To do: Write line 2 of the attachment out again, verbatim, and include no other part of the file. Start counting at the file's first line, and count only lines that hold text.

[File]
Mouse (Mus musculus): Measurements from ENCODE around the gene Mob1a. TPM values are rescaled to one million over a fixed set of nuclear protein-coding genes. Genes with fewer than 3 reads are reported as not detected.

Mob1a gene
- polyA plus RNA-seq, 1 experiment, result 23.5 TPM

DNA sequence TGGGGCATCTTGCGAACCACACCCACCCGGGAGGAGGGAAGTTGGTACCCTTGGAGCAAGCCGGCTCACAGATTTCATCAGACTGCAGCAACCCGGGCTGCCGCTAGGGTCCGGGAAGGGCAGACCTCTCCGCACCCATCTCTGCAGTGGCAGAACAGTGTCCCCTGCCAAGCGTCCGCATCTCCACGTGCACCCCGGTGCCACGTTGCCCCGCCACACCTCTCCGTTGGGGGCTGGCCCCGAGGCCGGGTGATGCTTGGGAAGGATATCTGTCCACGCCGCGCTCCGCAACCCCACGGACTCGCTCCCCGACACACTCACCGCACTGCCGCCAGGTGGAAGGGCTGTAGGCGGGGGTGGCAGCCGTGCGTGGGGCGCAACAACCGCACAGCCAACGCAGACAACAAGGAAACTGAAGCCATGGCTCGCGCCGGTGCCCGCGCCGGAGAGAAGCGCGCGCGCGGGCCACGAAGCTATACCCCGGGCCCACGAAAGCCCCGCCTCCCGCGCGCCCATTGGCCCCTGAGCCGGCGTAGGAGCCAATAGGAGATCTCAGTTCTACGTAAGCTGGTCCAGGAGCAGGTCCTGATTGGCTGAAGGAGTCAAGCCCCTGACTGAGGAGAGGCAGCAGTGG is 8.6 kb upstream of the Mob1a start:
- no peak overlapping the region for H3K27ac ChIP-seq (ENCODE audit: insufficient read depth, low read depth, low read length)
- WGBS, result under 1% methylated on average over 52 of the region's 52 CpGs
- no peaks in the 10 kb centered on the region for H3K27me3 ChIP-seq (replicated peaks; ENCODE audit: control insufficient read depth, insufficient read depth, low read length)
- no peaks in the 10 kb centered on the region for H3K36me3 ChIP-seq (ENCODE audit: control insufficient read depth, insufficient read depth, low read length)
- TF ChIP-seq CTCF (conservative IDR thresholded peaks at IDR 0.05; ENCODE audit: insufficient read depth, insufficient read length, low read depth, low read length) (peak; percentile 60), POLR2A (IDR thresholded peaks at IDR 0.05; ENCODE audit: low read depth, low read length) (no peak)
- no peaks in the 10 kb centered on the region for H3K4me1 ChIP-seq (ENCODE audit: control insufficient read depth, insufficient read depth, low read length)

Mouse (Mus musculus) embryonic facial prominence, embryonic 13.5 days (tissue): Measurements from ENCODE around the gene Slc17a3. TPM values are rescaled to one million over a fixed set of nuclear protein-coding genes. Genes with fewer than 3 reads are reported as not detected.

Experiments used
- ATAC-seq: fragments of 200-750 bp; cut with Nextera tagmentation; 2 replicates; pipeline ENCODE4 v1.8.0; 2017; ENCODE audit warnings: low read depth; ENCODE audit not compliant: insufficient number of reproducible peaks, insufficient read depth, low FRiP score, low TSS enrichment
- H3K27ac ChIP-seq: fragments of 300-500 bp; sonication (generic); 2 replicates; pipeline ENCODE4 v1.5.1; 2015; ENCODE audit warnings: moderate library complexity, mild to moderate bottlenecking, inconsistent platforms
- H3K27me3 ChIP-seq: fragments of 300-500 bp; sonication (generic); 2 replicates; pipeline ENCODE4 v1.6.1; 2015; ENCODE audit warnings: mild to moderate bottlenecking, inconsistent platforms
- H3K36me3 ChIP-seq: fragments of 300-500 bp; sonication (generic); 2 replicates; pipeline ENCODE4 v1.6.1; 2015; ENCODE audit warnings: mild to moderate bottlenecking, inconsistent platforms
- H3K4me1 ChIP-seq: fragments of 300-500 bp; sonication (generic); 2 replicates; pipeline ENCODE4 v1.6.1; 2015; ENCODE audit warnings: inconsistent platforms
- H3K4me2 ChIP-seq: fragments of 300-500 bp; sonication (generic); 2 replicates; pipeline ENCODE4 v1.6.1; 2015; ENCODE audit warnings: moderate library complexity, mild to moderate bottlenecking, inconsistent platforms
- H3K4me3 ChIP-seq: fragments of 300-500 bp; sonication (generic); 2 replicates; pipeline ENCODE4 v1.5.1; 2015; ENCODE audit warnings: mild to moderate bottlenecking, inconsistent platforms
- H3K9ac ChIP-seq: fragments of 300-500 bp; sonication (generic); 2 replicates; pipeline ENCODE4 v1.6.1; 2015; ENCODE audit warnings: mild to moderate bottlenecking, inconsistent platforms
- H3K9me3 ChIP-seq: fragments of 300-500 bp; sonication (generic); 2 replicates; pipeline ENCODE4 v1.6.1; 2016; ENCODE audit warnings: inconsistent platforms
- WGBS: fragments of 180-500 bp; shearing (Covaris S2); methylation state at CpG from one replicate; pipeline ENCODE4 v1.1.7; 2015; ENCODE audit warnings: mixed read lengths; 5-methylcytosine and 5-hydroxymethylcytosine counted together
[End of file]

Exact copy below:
Mob1a gene